- There’s always a snake inside the walled garden. That means that there is always a negative aspect to something good. When you get a new job, for instance, that’s good but it will inherently have some negative aspects to it.
- Evil people use victimhood as an excuse to abuse “good” people.
- Science is about stripping off the subjective from the objective.
- Is something lost when you remove the subjective? Yes.
- Science can’t answer the fundamental philosophical questions or construct morality.
- States and individuals based on tyranny are doomed to collapse. States and individuals based on improving themselves and others around them will (likely) succeed.
- Tyrants get killed by their subordinates.
- If you think you need more rights in America in 2022, you have a victim mindset. Take some responsibility and put the work in.
- How do societies become corrupt? One little step at a time. If no one speaks up, they become tyrannical.
- Part of the “rescuing your father from the depths” myth is to reunite yourself with the traditional structures of community.
- Accept responsibility for the catastrophe of your life. Then you can transcend it. That’s what Abel did. That’s what Cain failed to do.
- “There’s almost nothing more valuable than beauty.” Economically and practically. That’s why packaging matters when selling products. If you can beautify your product, it is worth much more. Europe spent millions making beautiful cathedrals and architecture and it has paid off many times over. People come to see them and it gives the cities tourist revenue. It brings out something in humans like music. An investment into beauty is worth it. It is seductive.
- You can’t really understand the humanities unless you know the biblical stories. They are the dream from which the humanities emerged.
- There’s no story without limitations. Superman would be boring if there was no kryptonite. He would always win every time. Life only has meaning because of our limitations. Good moments only exist because there can be bad moments. If time was unlimited we would have no urgency. There would be no reason to do anything today.
- There are some people who are so toxic (victim mentality) that just being around them will pull you into their drama. They maneuver, manipulate, and interpret in a way that makes any person around them a villain in their story, regardless of what the person does or says. They have an unhappy and tragic internal narrative. They drag down the people around them.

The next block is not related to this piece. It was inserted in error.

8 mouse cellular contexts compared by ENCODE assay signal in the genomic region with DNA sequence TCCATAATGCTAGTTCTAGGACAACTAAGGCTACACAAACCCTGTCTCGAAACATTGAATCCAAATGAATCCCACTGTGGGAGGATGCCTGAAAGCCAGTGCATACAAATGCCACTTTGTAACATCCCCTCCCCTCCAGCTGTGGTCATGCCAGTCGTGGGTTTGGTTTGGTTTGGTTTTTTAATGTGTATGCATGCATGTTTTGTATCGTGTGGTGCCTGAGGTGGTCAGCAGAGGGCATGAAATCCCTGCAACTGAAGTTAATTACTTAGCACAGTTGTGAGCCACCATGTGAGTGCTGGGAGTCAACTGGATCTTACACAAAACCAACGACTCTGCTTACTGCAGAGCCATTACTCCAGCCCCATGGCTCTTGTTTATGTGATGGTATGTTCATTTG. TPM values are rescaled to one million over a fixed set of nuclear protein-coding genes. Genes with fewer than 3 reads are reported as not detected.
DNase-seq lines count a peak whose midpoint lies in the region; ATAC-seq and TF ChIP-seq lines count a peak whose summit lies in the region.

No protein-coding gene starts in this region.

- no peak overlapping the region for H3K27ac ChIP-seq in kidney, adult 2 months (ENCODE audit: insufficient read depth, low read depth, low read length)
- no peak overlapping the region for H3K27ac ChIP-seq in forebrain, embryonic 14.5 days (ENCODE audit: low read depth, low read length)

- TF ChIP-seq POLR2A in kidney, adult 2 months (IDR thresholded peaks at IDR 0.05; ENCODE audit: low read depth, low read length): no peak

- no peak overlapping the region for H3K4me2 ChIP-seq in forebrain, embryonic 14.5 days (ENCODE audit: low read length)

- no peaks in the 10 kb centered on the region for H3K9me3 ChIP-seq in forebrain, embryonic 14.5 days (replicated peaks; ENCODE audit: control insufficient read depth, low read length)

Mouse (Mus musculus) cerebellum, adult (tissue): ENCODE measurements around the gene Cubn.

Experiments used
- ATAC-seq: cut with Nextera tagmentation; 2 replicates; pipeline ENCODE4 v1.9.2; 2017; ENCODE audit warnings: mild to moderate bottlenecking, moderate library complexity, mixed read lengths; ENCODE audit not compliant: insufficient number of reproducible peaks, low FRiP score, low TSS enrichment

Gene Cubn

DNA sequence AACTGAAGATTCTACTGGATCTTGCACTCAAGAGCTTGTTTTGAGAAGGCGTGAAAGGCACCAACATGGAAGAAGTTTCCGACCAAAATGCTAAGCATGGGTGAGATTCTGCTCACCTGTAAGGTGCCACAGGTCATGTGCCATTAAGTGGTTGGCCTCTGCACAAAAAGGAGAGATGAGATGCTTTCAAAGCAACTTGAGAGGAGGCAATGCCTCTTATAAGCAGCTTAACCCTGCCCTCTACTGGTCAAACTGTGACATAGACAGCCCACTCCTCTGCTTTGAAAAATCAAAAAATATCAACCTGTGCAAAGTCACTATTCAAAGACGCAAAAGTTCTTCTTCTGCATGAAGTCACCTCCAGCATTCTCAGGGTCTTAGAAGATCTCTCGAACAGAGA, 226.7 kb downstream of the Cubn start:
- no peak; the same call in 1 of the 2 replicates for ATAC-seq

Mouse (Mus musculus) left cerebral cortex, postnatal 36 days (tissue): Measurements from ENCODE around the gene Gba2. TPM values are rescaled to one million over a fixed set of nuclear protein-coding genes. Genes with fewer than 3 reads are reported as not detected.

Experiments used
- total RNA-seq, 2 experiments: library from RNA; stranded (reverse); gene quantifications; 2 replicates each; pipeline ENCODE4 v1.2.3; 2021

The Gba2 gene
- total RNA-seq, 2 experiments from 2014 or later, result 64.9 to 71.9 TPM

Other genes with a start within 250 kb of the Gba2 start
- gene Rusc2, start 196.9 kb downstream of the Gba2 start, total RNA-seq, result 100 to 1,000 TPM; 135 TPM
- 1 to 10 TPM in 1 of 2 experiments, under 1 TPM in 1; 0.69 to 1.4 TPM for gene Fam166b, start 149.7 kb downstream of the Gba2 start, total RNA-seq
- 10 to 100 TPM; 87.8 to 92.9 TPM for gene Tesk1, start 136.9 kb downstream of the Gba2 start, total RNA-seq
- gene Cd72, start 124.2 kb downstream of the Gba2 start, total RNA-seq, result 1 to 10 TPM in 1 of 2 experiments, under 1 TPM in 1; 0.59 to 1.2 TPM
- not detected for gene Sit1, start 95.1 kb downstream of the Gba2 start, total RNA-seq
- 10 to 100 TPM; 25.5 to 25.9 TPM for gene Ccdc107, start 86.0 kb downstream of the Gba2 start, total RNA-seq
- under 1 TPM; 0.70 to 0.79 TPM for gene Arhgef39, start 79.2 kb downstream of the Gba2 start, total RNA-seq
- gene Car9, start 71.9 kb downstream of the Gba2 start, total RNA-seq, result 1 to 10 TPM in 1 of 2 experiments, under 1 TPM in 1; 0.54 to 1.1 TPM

- The opposite of a person with a victim mentality is someone who aims upward and has a positive effect on the people around them. Self improve. Get yourself together as much as possible. Take responsibility. It influences the people around you to get better too and then they can have the same positive impact on the people around them.
- The story of Marduk and Tiamat: Marduk has eyes all around his head and he can speak words of magic. He goes out to defeat the most powerful monster Tiamat. In exchange, Marduk will become the head god—the one who determines destiny. Marduk defeats Tiamat by catching her in a net (he contained the chaos). Only the one who could see and speak articulately could defeat chaos. Marduk cuts Tiamat into pieces and makes the world with those pieces. One of Marduk’s names is “he who makes ingenious things out of the combat with Tiamat. The person at the top of the hierarchy who determines destiny should be the one who can see and speak better than anyone else and goes voluntarily to confront chaos. Then Marduk goes to Kingu (the king of the demons—like satan) and defeats him and creates humans out of his blood. Humans have an innate darkness to them because we’re the only animal capable of voluntary deception. This story is the pinnacle of human discoveries. Pay attention, read, write, and speak to develop power.
- Some people are so far gone that they cannot be helped. Stay away from them. They will drag you down.
- To pay attention means to watch for what you don’t know.
- The person who has the most authority is the one who accepts the suffering of others (like Jesus—God) and takes responsibility. Jesus (God) has authority because he died for our sins. This is straightforward. Do you like brave people or cowards? Do you like selfish people or helpful people?
- Kierkegaard: there will come a time when we have so much security and comfort that what we’ll want more than anything else are deprivation and challenge.
- If you’re suffering, that’s the normal state of humans. It’s not someone else’s fault. It’s not the consequence of sociological oppression. It’s not the result of our society being structured improperly.
- You cannot completely free yourself of evil. It is always there. Partially in yourself, others, friends, enemies, and “evil” people. THat’s why there was a snake in the Garden of Eden.
- Another translation of Cain and Abel says that Cain says, “My sin is more than I can bear.” Rather than “My punishment is more than I can bear.” That shows that Cain actually regrets his actions.
- Sometimes family members will try to take advantage of you. They will use the sacredness of familial bond to control you or get money from you, etc. You have to sacrifice them to get the future that you want. If it’s bad, you have to completely distance yourself and never talk to them again.
- Every system produces inequality. The only system we know that produces inequality AND wealth is capitalism. It’s obviously not perfect but it’s the best system we have.
- You will develop 2 or 3 severe illnesses in your life. And one of them will probably be chronic. What kind of person will you be when it happens? How will you prepare for it? Everyone you know is in the same boat, so what will you do when it happens to them? How will you prepare?
- Even having a chance at success is something to be grateful for. Only in America is it written that you are allowed to pursue happiness. In virtually every other time and place, the government was conspiring against its citizens.